**6.1.1** Consider the RBF
network in Figure 6.1.1 and assume the Gaussian basis function
in Equation (6.1.3). Employ gradient descent-based minimization
of the instantaneous SSE criterion function [Equation (5.1.1)]
and derive update rules for the hidden unit receptive-field centers
*j* and widths *j*
and for the output layer weights *w**lj*.

**6.1.2** Repeat Problem 6.1.1
using the basis function form in Equation (6.1.4).

**6.1.3** Consider the Gaussian
bar network of Section 6.1.2. Derive expressions for updating
the hidden unit weights *w**ji*,
centers *ji*, and
widths *ji* employing
gradient descent-based minimization of the instantaneous SSE error
function. Assume an output layer of *L* linear units whose
weights are designated as *w**lj*.

**6.1.4** Show that for large
the one-dimensional Gaussian basis function
exhibits polynomial behavior. Also, show that by increasing ,
polynomial models of successively decreasing degree are obtained.
(Hint: Start by expanding *z*(*x*) using Taylor series
expansion at *x* = .) Based on these observations,
comment on the interpolation capability of an RBF network with
very large RBF widths.

* **6.1.5** Consider the problem
of approximating an unknown "smooth" function *f*(*x*)
by a network with input and output *y*(*x*),
given the training pairs {*x**i*,
*f*(*x**i*)},
*k* = 1, 2, ..., *m*. We desire
the approximating network to minimize the criterion function *J*
given by:

which represents the SSE criterion function with
regularization. Assume a regularization term that penalizes "nonsmooth"
approximations of *f*(*x*), given by:

Show that the best approximator network in the sense
of minimizing *J* is an *m*-hidden unit Gaussian RBF
network with the transfer characteristics

**6.1.6** Find the function
*y*(*x*) which minimizes the criterion functional

with respect to {*x**i*, *f*(*x**i*)};
*i* = 1, 2, ..., *m*.

**6.1.7** Employ an RBF net
with two Gaussian hidden units, parameterized by {1 = [0 0]T,
} and {, },
to solve the XOR problem. Assume a linear output unit with a
bias input of +1, and compute its three-component weight vector
using Equation (6.1.7). Generate a 3-dimensional plot for the
output of the RBF net versus the inputs *x*1
and *x*2, for *x*1, *x*2 [-1, 2].
Repeat with and ,
and study via simulation the effect of
on the RBF net's output.

† **6.1.8** Design a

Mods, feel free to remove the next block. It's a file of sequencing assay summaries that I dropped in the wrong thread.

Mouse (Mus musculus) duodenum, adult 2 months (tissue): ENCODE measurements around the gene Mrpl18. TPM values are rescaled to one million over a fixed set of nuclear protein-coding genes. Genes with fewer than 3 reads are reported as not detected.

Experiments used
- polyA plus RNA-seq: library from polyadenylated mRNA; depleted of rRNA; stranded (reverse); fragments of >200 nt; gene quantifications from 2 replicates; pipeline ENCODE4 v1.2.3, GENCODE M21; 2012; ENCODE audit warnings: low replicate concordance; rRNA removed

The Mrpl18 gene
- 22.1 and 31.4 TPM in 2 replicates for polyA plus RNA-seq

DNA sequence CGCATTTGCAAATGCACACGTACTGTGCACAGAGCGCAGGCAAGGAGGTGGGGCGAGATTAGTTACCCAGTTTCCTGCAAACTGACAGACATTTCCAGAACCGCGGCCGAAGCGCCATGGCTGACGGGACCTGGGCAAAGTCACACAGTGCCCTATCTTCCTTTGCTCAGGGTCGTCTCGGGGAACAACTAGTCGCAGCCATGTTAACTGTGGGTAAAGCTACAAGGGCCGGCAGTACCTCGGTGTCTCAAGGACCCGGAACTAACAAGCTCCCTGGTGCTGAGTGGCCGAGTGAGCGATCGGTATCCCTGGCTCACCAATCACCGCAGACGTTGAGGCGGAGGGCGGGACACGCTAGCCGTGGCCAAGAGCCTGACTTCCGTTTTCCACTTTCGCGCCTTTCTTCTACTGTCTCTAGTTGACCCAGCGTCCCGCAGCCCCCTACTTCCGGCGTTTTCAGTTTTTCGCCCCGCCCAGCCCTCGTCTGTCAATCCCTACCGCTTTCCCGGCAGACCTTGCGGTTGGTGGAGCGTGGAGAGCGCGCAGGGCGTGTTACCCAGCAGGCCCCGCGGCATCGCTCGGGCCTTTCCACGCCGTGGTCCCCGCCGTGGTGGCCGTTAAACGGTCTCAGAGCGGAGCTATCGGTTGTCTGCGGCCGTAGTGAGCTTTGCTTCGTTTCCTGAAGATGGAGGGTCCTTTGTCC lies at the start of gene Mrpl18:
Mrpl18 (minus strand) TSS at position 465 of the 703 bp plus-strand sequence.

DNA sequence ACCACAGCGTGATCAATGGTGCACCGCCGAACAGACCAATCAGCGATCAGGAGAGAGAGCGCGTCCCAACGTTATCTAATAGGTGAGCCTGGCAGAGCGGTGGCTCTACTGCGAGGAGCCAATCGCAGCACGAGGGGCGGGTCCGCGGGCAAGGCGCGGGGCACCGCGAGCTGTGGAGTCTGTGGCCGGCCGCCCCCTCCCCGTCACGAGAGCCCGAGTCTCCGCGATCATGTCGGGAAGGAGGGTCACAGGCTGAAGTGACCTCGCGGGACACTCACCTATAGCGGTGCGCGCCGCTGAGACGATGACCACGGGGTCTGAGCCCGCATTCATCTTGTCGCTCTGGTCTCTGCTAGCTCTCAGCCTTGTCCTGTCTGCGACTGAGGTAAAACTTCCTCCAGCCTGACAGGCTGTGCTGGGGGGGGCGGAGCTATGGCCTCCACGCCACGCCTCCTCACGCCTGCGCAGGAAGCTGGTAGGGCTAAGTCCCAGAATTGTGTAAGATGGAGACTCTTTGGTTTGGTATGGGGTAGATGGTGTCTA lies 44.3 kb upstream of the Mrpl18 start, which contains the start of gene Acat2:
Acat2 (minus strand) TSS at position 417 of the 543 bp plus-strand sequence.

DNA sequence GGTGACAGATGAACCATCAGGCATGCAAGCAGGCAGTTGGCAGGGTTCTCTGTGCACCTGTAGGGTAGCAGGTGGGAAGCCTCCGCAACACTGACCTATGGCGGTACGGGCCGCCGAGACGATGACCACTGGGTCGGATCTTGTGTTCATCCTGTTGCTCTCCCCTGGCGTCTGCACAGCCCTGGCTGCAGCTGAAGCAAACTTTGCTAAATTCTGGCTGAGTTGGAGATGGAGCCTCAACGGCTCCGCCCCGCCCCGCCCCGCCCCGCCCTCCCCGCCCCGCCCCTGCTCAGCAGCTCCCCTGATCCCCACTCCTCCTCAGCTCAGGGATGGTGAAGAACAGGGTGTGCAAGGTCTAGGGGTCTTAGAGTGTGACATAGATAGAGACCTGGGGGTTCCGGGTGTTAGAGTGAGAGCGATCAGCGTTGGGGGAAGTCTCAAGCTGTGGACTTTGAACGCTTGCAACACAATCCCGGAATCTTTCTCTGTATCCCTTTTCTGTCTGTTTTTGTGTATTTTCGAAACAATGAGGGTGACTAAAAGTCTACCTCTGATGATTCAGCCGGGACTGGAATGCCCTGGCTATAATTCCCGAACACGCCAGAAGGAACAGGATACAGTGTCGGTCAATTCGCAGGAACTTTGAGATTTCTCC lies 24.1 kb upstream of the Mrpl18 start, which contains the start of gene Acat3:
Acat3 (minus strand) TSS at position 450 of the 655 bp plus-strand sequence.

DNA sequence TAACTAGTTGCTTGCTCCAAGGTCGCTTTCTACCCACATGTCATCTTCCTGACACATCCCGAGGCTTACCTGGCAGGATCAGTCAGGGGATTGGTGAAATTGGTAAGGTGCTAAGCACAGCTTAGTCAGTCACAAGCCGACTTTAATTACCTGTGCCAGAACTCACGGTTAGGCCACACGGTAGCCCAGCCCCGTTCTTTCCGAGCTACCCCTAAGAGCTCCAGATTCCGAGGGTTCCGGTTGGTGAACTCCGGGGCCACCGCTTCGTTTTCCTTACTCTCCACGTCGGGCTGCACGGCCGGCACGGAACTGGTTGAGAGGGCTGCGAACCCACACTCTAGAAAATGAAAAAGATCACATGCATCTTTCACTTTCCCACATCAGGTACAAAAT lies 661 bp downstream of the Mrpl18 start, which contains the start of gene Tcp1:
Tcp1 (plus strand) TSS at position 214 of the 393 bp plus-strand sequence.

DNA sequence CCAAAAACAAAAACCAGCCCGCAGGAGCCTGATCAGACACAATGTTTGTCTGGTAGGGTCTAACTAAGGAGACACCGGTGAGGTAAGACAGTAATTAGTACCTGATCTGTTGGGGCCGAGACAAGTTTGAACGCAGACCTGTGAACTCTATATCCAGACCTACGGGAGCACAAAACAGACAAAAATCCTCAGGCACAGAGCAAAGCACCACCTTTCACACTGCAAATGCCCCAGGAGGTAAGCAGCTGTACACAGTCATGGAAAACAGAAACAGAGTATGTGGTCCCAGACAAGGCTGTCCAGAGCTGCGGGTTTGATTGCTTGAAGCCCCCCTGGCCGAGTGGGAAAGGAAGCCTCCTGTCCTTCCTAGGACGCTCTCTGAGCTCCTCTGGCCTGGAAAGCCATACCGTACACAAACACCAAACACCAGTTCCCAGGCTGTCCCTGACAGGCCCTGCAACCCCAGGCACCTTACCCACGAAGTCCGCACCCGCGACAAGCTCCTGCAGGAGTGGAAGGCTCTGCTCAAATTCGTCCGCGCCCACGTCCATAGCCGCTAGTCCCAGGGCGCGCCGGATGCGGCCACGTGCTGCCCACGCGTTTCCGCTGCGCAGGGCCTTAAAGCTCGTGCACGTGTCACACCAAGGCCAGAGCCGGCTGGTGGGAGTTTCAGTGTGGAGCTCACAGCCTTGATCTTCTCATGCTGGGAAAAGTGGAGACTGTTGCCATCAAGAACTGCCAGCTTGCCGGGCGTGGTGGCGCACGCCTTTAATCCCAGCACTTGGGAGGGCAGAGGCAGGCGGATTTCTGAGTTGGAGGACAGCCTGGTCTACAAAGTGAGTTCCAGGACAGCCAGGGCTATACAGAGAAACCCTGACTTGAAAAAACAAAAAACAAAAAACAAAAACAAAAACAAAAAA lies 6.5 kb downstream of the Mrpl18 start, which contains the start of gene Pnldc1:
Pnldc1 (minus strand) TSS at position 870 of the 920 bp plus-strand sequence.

Gaussian RBF net to "strictly" fit the data given in
Problem 5.2.13. (This data represents noise-free samples of the
function plotted in Figure 5.2.3.) Verify
your design by plotting the output of this net. Study, via simulation,
the effect of varying the hidden unit widths *j*
on the interpolation capability of the RBF net (assume *j* =
for all *j*). How does the RBF net compare, in terms of
the quality of interpolation and extrapolation, to the 12 hidden
unit feedforward neural net with backprop training whose output
is shown as the dashed line in Figure 5.2.3? Interested readers
may want to consider repeating this problem for the case of noisy
samples, as in Problem 5.2.14. In this case, "strict"
fitting should be avoided (why?).

**6.2.1** Illustrate geometrically
the receptive fields organization for a two-input CMAC with *c* = 4,
based on the organization scheme described in Section 6.2.

**6.2.2** Give qualitative
arguments in support of the ability of Rosenblatt's perceptron
to solve the parity problem if at least one of its hidden units
is allowed to "see" all inputs.

**6.3.1** Synthesize by inspection
an RCE classifier net which solves the two-class problem in Figure
P3.1.7 with the minimal number of hidden units. Draw a figure
which superimposes the regions of influence of these hidden units
on Figure P3.1.7.

† **6.3.2** Invoke the
RCE classifier training procedure (with *r*max = 0.5)
to solve the classification problem in Figure P5.1.5. Assume
that the training set consists of 1000 uniformly randomly generated
samples from the region defined by -1 < *x*1 < +1
and -1 < *x*2 < +1.
Plot the regions of influence of all hidden units associated
with class B. Repeat for class A. Give a sketch of the resulting
decision boundary.

**6.3.3** Show that, in the
worst case scenario, the PTC training procedure converges after
solving linear programs and after performing
*m* clustering procedures.

† **6.3.4** Implement
the PTC network using the direct Ho-Kashyap (DHK) algorithm (refer
to Section 3.1.4), to solve for hidden unit parameters, and using